The current methods and tools available for deciding whether a systematic review needs to be updated are primarily based on estimating the likelihood that new evidence is available or that the conclusions are likely to change for an individual systematic review [15,16,17]. Given the challenges posed by the increasing rate at which evidence is being produced , the focus appears to be shifting away from making decisions about updating individual systematic reviews and towards more pragmatic approaches for prioritising clinical questions most at risk of being an incorrect reflection of current evidence [19, 20]. Prioritisation is particularly important in relation to safety, where the rapid detection of post-approval safety issues could be improved .
A 2007 study examined the availability of new and relevant trial evidence after a systematic review was published, looking for signals that a systematic review may be out of date . Other studies have focused on the time between systematic review updates [9, 11]. Our aim was to examine the update timing of systematic reviews relative to the availability of new trial evidence, and determine whether the availability of new trial evidence was associated with earlier decisions to update.
The study was a retrospective analysis of the update timing of systematic reviews. We analysed updated systematic reviews published in the Cochrane Database of Systematic Reviews in 2010 and extracted information about the availability of results for the trials that were added in the systematic review updates.
We performed search on June 1, 2017, and identified all articles published between January 1, 2010, and December 31, 2010, in Cochrane Database of Systematic Reviews using PubMed. Articles from this set were included in the study if they were systematic reviews based on interventional studies and had an update published before June 2017. Articles were excluded if they were editorials, systematic review protocols, or if they were withdrawn.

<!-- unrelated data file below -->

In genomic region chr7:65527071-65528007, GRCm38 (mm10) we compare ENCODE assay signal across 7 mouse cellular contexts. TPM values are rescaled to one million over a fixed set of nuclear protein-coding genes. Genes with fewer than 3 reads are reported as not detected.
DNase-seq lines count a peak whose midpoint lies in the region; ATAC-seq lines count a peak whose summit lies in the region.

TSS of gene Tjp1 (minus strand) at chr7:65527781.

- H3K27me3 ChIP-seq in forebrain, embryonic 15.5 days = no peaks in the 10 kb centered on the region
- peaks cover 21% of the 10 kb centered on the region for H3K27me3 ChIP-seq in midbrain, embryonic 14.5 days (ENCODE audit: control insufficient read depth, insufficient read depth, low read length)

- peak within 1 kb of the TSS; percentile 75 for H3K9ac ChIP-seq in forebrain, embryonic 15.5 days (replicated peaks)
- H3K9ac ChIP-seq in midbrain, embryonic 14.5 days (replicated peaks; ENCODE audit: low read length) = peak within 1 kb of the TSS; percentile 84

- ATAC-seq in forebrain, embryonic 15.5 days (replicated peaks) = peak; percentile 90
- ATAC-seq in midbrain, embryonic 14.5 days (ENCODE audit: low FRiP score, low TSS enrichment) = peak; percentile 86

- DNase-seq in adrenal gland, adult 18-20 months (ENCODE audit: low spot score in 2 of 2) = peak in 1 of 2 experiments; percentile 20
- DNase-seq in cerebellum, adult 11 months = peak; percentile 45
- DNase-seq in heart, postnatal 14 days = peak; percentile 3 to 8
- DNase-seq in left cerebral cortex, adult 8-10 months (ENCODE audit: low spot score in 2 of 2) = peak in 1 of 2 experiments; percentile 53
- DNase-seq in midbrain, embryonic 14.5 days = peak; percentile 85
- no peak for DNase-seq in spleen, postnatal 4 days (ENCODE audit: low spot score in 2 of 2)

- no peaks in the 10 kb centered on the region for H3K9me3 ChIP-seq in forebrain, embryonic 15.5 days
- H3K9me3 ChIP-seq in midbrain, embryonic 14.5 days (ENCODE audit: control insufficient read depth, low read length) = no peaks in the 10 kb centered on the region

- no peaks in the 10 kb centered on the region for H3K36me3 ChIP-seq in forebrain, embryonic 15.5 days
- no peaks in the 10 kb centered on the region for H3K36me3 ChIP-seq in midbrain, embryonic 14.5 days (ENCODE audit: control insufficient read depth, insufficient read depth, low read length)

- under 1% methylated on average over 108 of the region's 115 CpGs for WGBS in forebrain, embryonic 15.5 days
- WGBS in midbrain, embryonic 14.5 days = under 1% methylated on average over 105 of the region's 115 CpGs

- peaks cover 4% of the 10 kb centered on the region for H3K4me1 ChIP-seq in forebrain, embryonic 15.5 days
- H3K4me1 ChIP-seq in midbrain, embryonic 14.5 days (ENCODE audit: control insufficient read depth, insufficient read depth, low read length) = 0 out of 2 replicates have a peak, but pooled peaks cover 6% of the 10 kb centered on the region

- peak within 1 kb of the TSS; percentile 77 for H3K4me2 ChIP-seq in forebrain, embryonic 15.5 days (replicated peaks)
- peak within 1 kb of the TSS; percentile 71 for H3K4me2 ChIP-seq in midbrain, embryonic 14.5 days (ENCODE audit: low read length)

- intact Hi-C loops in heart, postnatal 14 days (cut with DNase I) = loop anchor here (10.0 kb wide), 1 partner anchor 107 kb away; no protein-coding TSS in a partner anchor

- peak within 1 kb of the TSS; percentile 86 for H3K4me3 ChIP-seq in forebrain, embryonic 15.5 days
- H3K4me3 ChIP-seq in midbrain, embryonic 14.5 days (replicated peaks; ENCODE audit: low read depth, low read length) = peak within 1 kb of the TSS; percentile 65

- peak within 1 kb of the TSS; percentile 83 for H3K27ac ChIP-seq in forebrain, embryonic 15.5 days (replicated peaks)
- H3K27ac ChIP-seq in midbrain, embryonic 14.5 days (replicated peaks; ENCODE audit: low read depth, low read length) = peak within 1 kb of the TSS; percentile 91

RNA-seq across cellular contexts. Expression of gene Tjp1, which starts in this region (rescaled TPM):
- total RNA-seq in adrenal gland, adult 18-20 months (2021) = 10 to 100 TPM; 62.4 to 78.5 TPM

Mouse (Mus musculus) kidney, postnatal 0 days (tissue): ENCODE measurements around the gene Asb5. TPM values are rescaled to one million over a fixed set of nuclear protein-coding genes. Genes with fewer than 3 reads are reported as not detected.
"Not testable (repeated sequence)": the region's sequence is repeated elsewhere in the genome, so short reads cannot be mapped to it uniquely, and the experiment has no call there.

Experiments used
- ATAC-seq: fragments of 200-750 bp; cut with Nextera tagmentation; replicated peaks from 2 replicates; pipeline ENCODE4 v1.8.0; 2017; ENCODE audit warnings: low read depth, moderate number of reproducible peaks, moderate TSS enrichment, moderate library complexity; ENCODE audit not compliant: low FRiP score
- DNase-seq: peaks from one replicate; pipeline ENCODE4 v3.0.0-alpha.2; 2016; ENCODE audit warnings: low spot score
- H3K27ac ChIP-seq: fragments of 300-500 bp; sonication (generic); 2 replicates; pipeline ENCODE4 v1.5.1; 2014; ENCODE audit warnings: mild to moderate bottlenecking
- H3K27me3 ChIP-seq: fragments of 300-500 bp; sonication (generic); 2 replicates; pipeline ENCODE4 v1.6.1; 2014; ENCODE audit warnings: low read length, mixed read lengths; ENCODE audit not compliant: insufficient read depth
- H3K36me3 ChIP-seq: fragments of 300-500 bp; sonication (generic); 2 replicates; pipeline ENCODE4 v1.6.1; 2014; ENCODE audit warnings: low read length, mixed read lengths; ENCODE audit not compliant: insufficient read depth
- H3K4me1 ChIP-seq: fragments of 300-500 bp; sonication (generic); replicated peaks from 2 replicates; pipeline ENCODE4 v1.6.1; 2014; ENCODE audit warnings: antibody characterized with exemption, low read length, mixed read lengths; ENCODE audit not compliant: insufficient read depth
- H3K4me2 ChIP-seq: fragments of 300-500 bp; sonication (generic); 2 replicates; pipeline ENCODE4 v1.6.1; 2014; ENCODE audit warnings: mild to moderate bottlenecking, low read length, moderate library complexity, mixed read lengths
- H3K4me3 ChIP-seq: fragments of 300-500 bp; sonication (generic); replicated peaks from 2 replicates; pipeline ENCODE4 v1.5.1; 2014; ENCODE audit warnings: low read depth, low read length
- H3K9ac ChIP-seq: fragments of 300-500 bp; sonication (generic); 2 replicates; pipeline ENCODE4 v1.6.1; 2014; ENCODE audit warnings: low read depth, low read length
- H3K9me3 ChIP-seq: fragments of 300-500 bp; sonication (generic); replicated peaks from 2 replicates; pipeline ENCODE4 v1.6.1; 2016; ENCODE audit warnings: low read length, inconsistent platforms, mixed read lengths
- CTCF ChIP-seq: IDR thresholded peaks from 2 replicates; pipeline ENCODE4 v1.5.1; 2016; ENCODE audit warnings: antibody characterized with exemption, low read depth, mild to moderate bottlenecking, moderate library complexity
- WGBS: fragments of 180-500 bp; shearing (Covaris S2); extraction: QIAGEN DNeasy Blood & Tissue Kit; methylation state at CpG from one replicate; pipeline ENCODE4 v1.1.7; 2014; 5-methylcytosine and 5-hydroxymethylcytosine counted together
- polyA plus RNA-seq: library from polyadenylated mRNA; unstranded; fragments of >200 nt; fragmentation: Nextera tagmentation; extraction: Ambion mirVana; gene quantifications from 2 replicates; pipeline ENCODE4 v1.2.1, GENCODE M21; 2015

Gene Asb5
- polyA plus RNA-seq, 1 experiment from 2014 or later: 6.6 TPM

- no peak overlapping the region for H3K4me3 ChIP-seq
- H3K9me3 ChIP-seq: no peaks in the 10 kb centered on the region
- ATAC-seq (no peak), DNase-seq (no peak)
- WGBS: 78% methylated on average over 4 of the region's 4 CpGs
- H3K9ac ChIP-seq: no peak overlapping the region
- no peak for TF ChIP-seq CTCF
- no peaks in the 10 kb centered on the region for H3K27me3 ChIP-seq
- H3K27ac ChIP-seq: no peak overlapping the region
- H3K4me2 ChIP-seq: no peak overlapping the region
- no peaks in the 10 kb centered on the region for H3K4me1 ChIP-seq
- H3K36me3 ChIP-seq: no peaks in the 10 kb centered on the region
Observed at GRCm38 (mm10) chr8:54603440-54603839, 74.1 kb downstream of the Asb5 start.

To be included in the study, the updated systematic review must have included a new search date, indicating that the systematic reviewers performed a search to identify new studies for inclusion. Systematic reviews that only corrected errors in the text or made minor changes without conducting a new search were excluded from the analysis.
Two investigators (RB and AD) evaluated all systematic reviews and resolved ambiguities in the extraction of information by discussion. This included extracting information available in the systematic review and its update, including publication dates and the final search dates, the set of primary outcomes for which a meta-analysis was performed, the set of trials that were included in primary outcome meta-analyses, and the number of participants from those trials. The primary outcomes were used to reconcile the consistency of the primary outcomes between the systematic reviews and their updates. We additionally recorded the results of the primary outcome meta-analyses, typically a relative risk or an odds ratio with its 95% confidence interval.